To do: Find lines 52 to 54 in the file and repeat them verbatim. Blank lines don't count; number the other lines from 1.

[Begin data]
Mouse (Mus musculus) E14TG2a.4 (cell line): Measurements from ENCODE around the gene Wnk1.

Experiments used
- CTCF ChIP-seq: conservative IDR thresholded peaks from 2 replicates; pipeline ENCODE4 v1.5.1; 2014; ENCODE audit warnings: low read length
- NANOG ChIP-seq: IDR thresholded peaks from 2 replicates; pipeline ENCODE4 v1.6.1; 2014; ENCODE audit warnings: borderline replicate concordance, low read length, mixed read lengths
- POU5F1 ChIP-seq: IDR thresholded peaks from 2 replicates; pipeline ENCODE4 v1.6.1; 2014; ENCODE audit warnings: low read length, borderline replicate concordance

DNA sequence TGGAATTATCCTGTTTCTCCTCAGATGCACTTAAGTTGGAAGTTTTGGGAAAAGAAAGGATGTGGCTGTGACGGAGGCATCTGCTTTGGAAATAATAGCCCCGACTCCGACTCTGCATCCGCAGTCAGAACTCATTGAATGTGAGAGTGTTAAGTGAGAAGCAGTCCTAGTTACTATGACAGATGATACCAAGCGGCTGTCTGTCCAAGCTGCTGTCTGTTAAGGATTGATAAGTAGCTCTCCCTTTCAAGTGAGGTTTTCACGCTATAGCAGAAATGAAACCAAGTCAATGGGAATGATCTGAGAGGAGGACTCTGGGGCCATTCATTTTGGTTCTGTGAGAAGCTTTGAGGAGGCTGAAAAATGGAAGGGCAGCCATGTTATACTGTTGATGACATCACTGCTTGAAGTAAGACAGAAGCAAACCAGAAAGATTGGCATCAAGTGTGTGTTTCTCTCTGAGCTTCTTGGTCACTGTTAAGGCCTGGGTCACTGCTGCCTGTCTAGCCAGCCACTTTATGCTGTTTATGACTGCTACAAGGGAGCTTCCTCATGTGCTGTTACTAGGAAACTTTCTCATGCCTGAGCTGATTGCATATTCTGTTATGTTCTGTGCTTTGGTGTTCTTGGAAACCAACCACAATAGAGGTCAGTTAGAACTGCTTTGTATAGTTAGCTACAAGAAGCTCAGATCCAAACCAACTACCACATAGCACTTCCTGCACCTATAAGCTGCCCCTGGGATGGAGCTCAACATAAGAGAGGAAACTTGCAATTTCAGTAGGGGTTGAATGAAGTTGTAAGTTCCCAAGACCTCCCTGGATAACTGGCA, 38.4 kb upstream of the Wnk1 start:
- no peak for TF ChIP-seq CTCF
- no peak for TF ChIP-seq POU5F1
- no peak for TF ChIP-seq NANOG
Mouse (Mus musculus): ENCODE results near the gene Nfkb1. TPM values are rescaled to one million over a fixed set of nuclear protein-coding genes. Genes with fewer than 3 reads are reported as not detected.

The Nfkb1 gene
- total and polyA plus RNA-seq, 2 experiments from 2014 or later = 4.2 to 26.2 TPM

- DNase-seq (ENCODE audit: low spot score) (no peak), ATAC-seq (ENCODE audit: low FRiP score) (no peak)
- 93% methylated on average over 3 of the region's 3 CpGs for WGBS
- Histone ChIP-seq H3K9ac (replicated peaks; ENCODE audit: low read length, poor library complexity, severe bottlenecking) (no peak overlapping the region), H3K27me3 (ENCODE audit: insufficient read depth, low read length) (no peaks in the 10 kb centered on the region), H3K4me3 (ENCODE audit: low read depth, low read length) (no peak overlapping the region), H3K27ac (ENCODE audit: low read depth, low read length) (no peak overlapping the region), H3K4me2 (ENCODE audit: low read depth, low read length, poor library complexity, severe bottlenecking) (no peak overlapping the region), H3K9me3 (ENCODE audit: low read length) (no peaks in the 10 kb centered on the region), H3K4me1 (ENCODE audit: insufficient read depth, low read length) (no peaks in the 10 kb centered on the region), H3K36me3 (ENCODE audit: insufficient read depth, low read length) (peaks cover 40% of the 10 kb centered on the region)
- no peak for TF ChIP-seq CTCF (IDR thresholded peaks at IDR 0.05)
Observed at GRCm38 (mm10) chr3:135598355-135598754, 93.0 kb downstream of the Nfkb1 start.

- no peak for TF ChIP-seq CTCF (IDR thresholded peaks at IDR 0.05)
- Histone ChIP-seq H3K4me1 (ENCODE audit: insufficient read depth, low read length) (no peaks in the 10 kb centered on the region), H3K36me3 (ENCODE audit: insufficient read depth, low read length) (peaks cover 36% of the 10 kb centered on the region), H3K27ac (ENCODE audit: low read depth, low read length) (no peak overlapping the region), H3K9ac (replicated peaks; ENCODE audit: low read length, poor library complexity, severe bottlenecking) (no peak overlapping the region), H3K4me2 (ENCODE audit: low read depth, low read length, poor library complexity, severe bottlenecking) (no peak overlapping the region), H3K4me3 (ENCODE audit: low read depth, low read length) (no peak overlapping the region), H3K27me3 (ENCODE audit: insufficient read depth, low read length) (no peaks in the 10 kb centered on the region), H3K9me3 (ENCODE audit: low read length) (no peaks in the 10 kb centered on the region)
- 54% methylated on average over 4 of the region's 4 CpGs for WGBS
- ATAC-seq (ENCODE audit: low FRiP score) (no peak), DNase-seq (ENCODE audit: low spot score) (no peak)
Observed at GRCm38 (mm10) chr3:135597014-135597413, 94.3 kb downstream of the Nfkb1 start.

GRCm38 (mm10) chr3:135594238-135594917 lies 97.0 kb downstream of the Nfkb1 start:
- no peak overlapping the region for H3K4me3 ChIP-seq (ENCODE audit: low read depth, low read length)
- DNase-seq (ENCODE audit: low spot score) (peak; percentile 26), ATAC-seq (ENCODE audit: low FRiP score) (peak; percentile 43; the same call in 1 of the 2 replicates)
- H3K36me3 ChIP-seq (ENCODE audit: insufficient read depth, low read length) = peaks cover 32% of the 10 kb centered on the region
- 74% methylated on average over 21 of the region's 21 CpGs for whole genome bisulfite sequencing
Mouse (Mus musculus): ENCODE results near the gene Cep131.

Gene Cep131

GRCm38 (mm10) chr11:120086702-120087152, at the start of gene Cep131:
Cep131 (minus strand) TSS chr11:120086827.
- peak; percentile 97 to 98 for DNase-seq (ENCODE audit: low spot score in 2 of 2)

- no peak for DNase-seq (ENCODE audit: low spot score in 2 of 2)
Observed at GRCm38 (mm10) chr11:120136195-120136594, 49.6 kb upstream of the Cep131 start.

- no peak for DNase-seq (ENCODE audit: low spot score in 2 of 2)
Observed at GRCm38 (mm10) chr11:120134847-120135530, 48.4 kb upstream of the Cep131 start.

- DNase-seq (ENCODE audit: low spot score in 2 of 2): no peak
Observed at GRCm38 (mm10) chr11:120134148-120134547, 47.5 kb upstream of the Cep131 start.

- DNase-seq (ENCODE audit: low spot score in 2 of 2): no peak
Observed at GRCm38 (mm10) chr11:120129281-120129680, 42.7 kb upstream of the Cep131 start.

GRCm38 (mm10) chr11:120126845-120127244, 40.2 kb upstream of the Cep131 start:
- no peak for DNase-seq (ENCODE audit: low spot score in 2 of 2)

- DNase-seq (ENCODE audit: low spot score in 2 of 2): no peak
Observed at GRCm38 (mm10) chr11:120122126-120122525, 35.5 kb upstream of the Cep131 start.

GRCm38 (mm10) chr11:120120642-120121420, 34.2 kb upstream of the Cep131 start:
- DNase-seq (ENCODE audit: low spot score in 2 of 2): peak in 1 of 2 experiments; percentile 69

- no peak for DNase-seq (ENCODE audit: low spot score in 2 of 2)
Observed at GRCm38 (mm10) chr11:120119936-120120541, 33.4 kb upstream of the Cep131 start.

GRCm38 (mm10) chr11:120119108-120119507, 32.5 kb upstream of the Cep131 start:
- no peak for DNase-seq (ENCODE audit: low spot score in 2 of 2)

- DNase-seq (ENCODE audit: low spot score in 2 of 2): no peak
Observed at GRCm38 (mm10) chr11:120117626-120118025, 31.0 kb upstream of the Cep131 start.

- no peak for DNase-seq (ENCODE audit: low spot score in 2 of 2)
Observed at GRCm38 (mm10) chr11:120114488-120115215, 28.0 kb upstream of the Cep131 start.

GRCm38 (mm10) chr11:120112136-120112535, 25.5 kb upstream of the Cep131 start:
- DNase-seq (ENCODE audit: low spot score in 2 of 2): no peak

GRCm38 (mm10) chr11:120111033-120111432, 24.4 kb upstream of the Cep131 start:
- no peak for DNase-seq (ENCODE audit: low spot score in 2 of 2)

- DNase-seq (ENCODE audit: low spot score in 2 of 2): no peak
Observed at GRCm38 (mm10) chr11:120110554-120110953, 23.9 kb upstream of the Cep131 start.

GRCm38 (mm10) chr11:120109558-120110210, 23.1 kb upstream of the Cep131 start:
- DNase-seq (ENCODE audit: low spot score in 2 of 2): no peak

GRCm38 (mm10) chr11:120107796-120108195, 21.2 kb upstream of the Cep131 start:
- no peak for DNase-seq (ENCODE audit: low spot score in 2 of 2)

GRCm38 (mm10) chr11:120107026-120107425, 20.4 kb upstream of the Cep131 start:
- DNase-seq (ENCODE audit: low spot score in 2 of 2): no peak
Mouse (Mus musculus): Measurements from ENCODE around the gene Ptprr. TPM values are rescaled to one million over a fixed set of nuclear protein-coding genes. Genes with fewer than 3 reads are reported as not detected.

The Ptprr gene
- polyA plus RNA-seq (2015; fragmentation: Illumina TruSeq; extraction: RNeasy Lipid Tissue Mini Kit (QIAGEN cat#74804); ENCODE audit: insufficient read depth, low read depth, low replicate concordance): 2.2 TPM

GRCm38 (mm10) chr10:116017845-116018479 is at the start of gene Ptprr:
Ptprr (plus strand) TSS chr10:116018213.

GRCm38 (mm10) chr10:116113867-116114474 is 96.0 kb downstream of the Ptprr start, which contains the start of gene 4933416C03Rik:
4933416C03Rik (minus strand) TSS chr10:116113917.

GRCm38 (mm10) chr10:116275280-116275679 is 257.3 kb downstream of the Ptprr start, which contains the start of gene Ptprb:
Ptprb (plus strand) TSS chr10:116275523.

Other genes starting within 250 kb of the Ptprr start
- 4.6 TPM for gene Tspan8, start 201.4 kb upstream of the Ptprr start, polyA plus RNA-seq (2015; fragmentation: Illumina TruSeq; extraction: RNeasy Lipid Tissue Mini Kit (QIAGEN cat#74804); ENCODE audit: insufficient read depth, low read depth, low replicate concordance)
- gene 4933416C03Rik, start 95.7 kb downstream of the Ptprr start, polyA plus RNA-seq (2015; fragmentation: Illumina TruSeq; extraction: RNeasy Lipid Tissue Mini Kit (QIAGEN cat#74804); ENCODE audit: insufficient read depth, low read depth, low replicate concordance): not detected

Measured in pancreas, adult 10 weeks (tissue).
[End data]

Observed at GRCm38 (mm10) chr11:120117626-120118025, 31.0 kb upstream of the Cep131 start.

- no peak for DNase-seq (ENCODE audit: low spot score in 2 of 2)
Observed at GRCm38 (mm10) chr11:120114488-120115215, 28.0 kb upstream of the Cep131 start.